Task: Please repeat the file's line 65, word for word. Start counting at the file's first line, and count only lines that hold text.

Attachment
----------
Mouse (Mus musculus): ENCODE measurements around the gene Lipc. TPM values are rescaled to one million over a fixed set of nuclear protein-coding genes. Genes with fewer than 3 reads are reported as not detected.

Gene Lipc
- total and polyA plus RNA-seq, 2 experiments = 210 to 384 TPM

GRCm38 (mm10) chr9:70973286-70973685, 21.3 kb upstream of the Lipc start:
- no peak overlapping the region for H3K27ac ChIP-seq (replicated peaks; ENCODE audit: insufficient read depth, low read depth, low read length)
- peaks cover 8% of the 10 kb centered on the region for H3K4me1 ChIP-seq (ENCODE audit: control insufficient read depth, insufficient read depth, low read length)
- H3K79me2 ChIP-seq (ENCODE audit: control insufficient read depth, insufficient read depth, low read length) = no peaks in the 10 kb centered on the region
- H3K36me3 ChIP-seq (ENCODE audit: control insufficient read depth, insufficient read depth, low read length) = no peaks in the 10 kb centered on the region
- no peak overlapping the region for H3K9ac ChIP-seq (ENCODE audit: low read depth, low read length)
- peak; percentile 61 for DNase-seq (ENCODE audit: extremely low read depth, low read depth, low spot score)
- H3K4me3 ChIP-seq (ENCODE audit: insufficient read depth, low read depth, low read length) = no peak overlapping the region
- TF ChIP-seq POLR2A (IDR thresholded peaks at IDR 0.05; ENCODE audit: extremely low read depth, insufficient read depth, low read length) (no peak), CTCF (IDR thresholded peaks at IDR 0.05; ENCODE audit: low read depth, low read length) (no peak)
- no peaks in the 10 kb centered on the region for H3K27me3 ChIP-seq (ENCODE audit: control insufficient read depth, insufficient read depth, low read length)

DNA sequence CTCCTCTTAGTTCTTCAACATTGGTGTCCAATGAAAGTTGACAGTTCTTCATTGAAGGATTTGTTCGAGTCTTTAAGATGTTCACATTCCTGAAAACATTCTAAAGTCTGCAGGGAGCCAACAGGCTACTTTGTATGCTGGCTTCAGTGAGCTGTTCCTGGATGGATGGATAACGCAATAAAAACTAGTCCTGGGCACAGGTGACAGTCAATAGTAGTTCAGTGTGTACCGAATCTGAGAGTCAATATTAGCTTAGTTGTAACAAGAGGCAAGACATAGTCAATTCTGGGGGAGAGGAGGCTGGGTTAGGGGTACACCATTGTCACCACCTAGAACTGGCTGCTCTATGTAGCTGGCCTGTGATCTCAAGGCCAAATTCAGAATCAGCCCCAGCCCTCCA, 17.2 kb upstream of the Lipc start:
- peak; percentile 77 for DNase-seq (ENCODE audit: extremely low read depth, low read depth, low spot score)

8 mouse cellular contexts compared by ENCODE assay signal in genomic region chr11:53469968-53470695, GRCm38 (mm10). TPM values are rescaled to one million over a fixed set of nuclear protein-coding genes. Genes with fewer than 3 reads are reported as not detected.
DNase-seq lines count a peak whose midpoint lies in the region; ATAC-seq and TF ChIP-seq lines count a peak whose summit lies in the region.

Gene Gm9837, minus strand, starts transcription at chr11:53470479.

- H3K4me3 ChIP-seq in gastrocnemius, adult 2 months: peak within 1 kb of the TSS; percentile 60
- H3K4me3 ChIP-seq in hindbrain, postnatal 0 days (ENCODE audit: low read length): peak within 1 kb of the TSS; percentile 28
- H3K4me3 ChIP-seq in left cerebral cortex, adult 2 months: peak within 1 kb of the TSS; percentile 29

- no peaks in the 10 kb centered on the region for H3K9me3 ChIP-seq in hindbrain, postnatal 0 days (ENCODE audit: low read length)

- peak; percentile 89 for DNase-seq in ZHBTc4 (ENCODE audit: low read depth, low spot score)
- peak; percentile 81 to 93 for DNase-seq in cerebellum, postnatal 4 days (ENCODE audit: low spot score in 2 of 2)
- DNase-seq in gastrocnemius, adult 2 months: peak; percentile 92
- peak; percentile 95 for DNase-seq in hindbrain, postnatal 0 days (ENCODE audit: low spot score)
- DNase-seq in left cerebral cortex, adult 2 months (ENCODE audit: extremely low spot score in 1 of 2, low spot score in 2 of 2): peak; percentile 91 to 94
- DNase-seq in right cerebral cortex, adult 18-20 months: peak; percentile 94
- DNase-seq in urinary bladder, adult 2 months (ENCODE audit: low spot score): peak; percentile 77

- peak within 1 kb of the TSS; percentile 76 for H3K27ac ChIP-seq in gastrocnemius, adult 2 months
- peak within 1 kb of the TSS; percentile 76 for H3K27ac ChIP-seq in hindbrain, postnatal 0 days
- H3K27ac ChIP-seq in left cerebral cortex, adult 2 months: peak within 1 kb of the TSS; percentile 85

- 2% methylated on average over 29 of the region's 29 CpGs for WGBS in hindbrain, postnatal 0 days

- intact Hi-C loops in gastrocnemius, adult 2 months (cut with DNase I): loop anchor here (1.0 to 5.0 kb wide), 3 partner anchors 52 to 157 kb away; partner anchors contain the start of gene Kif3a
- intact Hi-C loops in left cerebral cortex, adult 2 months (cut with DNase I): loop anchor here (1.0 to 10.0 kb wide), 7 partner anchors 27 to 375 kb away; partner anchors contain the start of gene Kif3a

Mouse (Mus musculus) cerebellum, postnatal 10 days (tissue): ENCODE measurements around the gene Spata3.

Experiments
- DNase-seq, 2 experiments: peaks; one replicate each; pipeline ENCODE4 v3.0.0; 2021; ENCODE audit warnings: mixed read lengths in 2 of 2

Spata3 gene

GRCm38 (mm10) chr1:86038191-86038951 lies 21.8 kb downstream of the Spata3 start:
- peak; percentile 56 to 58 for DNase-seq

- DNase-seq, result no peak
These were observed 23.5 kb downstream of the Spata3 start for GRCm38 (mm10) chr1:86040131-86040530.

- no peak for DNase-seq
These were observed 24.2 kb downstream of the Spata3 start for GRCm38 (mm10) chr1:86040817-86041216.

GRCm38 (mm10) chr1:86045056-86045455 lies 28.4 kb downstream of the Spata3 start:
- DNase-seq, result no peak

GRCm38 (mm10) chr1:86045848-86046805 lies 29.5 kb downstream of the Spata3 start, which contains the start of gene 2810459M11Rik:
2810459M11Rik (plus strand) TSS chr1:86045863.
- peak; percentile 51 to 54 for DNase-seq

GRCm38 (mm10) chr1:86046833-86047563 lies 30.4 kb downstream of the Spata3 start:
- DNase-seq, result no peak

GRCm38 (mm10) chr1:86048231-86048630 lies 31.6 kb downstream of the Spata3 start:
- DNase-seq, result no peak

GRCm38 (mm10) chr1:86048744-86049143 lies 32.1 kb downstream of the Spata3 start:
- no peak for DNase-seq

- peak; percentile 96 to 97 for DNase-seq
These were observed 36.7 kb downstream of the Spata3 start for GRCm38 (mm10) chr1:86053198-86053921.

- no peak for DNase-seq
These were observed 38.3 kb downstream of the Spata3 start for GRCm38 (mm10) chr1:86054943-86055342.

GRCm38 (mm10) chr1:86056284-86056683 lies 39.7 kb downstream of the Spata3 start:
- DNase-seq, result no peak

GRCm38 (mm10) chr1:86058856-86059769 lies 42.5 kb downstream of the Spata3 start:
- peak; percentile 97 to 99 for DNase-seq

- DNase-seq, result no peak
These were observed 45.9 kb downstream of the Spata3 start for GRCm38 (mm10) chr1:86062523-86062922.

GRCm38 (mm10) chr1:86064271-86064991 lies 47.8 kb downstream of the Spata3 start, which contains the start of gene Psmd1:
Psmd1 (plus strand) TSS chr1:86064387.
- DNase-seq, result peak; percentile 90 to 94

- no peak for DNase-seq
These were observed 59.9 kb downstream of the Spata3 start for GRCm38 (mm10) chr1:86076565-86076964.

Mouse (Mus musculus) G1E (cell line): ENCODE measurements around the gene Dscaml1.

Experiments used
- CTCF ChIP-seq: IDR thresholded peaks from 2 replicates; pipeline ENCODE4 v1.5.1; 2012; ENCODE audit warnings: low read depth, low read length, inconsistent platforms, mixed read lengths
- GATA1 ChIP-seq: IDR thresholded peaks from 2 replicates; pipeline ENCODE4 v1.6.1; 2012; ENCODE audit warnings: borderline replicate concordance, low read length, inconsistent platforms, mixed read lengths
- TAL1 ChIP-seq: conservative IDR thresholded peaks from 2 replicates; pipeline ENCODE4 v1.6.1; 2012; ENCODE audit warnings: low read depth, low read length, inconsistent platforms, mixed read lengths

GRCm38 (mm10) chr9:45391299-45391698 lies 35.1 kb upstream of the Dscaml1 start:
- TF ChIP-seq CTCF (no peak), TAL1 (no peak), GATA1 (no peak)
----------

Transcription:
- DNase-seq, result no peak